In August 2019 the Minister for Health and Minister for Justice announced a health diversion approach would be introduced on a phased basis in Ireland, with funding of a meagre €200,000 for the programme. There are two components to the Health Diversion Approach whereby a person in possession of drugs, determined by An Garda Síochána to be for personal use, on the first occasion would be referred by An Garda Síochána on a mandatory basis to the Health Service Executive for a health screening and brief intervention. On the second occasion, An Garda Síochána would have the discretion to issue an Adult Caution.
Minister with responsibility for the National Drug Strategy stated “Drug addiction is an illness and touches many families and communities. That is why it is so important to break down the stigma associated with drug use and to show compassion in difficult circumstances.” While we can see the good intentions behind the introduction of a health diversion programme here in Ireland, there are many concerns regarding the effectiveness of this approach.
One concern is that these programs may perpetuate the criminalisation of drug use and addiction, despite being framed as a health-focused approach. By diverting individuals into a health program as an alternative to criminal punishment, it may send the message that drug use is still a criminal and shameful activity, albeit one that can be treated as a health issue. This can further stigmatise drug users and contribute to the harmful societal attitudes that often drive punitive drug policies. By framing drug use as a health issue, these programs can reinforce the idea that drug use is something to be ashamed of and something that should be hidden from society. This stigma towards drug use is not unlike the stigma that has historically been attached to mental illness. For many years, mental illness was stigmatised and misunderstood, with people who experienced mental health problems being labelled as "crazy" or "insane." This stigma created a barrier for individuals in accessing help and support when they needed it, as they may have been reluctant to seek help for fear of being labelled as "mentally ill."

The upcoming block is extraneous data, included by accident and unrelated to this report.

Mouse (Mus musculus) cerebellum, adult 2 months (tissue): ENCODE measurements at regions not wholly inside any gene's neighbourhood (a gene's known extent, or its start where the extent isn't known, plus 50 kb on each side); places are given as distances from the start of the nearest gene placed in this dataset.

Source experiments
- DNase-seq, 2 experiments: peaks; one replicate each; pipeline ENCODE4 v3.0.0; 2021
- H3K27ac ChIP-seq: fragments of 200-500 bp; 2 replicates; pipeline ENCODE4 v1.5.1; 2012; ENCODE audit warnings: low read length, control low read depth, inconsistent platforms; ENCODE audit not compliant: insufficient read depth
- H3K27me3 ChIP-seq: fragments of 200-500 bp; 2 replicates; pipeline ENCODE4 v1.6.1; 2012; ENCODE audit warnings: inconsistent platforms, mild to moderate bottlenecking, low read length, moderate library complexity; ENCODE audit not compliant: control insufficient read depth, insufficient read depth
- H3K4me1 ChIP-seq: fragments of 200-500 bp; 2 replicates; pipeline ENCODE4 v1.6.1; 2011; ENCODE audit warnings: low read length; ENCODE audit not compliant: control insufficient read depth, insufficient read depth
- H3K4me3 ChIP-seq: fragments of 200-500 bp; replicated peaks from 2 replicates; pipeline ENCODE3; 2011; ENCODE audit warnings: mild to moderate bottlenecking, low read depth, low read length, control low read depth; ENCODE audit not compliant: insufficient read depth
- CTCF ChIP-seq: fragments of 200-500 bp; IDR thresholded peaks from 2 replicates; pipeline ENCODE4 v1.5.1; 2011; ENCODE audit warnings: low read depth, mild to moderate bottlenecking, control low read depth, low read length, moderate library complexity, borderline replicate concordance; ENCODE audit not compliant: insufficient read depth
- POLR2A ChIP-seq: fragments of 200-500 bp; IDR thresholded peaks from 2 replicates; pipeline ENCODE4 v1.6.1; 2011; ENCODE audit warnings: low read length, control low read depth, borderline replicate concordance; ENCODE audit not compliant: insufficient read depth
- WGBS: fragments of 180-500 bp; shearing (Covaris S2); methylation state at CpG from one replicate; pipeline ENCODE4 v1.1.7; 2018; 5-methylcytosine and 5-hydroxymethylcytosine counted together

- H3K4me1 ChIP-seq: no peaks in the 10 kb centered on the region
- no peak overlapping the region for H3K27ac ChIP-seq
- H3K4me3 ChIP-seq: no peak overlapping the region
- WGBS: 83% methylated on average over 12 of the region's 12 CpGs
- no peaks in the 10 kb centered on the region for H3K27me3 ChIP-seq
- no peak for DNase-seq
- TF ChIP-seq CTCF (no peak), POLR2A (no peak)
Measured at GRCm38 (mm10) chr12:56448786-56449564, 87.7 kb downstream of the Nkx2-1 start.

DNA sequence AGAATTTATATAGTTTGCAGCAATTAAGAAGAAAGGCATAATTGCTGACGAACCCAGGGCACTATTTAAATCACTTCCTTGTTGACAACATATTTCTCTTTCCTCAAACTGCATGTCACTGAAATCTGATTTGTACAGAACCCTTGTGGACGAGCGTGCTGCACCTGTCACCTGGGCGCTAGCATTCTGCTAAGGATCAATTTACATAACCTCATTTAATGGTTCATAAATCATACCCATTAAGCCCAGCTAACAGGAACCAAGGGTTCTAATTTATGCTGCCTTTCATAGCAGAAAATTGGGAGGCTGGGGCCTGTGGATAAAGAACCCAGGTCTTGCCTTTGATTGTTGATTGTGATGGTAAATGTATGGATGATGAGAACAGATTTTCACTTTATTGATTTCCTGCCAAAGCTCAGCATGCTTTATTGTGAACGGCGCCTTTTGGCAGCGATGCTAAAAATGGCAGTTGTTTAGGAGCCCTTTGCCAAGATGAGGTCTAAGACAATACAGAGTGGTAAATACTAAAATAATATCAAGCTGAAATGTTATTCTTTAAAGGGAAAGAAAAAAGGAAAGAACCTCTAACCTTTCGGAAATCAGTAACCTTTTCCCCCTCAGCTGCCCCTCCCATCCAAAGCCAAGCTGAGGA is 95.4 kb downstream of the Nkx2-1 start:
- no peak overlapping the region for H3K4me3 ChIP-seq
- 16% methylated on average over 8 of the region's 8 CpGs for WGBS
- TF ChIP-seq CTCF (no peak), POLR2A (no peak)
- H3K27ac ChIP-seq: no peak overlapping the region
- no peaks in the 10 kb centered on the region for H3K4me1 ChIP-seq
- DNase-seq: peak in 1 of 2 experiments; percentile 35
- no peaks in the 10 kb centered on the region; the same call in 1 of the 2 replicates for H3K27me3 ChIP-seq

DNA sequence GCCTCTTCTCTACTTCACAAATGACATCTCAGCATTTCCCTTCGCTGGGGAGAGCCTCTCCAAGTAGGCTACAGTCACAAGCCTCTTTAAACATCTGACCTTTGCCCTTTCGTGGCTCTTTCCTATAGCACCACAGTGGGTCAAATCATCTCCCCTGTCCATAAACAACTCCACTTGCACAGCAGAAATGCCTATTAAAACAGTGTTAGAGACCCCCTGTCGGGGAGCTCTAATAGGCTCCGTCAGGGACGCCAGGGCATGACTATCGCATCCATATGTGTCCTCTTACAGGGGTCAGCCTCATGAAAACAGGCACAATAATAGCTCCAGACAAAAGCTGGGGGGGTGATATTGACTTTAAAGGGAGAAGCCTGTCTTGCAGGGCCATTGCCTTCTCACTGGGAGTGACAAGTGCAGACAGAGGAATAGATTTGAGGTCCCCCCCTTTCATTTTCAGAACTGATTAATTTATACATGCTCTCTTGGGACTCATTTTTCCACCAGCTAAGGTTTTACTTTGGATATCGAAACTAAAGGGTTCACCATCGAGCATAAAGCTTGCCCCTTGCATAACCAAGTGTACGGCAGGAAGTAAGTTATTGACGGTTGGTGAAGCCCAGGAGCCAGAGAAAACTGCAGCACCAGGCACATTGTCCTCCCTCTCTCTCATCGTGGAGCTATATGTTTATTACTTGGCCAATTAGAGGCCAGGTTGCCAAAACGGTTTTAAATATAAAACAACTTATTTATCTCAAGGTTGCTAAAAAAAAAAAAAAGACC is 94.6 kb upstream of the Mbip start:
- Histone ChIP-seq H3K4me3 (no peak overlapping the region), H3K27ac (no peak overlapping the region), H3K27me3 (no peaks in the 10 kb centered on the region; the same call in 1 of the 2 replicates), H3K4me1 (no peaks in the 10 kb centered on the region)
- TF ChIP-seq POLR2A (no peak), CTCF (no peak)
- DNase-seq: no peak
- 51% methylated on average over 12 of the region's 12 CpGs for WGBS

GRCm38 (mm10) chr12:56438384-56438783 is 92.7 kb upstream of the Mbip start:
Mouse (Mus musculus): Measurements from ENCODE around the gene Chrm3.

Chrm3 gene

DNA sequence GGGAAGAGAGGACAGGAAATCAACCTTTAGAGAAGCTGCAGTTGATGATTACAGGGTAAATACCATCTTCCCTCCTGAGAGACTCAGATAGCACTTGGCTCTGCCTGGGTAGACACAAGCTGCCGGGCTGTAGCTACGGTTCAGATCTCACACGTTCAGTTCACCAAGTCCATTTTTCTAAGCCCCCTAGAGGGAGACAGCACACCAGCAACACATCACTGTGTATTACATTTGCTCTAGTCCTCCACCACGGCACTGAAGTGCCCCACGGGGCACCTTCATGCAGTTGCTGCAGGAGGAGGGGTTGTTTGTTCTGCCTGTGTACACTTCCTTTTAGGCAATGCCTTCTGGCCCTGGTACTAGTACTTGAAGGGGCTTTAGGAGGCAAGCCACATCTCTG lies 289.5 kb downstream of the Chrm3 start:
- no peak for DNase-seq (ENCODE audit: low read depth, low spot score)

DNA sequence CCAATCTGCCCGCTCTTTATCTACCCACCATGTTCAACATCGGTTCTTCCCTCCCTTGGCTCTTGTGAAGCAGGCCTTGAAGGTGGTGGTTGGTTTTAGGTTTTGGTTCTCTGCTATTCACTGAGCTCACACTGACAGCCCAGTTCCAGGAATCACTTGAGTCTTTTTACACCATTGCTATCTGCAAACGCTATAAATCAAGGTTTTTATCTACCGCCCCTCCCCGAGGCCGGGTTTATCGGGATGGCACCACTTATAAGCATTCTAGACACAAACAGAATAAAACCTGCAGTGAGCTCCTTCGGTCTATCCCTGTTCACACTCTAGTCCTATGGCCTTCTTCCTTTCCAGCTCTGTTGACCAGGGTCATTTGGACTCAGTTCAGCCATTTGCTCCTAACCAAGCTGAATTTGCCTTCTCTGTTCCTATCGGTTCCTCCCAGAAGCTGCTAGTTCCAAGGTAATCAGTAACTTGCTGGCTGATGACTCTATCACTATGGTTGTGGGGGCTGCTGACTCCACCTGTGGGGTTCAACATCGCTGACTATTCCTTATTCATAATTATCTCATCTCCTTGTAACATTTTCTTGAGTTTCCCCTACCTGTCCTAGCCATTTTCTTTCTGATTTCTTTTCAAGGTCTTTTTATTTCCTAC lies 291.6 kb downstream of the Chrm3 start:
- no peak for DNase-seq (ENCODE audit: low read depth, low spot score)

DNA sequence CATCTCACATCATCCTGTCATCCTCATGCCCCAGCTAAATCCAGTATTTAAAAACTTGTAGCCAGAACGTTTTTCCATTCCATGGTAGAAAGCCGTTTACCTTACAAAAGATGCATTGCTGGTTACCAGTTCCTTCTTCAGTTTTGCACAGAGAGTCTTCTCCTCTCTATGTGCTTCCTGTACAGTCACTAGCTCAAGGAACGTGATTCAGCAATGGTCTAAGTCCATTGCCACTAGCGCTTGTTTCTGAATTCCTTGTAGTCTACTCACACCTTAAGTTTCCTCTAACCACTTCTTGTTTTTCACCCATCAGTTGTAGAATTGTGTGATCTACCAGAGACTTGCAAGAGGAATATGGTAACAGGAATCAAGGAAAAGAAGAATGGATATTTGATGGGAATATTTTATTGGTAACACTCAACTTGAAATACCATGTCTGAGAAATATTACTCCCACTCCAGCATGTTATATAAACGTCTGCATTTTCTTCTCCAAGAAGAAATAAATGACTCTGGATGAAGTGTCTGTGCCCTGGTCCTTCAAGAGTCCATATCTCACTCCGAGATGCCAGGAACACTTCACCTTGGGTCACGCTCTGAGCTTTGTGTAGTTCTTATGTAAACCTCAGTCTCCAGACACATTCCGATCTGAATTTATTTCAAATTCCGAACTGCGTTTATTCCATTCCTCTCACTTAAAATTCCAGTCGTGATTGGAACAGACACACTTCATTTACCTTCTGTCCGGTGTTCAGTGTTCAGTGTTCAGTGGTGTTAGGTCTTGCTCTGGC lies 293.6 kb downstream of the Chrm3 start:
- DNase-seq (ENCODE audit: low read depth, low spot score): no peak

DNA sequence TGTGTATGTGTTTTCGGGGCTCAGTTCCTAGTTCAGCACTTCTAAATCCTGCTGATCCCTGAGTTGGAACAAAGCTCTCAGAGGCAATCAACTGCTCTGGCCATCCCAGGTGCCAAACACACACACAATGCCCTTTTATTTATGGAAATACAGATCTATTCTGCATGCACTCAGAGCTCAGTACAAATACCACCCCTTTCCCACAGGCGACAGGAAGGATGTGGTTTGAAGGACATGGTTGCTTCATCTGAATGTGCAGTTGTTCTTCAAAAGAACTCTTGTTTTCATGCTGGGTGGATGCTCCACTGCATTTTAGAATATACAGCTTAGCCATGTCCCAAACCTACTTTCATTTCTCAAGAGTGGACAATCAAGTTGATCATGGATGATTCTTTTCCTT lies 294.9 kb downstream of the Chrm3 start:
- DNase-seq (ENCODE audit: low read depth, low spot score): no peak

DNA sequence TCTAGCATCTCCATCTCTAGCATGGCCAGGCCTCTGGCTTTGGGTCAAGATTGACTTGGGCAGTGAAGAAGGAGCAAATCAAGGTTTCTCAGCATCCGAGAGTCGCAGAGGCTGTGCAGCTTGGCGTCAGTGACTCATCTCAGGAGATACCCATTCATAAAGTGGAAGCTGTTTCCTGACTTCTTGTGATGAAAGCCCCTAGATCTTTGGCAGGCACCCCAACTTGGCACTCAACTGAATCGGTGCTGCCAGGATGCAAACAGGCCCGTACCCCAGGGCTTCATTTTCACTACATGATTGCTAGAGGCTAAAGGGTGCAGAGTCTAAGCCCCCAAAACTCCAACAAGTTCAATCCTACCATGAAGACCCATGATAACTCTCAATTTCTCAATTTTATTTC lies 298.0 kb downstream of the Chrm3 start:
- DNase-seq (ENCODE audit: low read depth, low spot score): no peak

By treating drug use as a health issue, there is a risk that we may simply be replacing one form of stigma with another. Rather than labelling people who use drugs as criminals, we may be labelling them as "sick" or "diseased." This can create a new form of stigma that may make it difficult for individuals who use drugs to access help and support when they need it. As such, it is important that health diversion programs are implemented in a way that is sensitive to the needs and experiences of people who use drugs, and that recognizes the importance of reducing stigma and promoting access to health services for all.
Another concern is that these programs may not go far enough in addressing the systemic issues that contribute to drug use and addiction. While providing health services and social support can certainly help individuals overcome addiction, these programs may fail to address the root causes of drug use, such as poverty, trauma, and social exclusion. Finally, some proponents of drug reform may argue that health diversion programs can distract from the need for broader drug policy reform. By focusing on individual health outcomes, these programs may fail to address the larger systemic issues and political factors that drive drug use and addiction, such as the failed War on Drugs, racial and class disparities in drug policy enforcement, and the economic forces that perpetuate drug-related crime.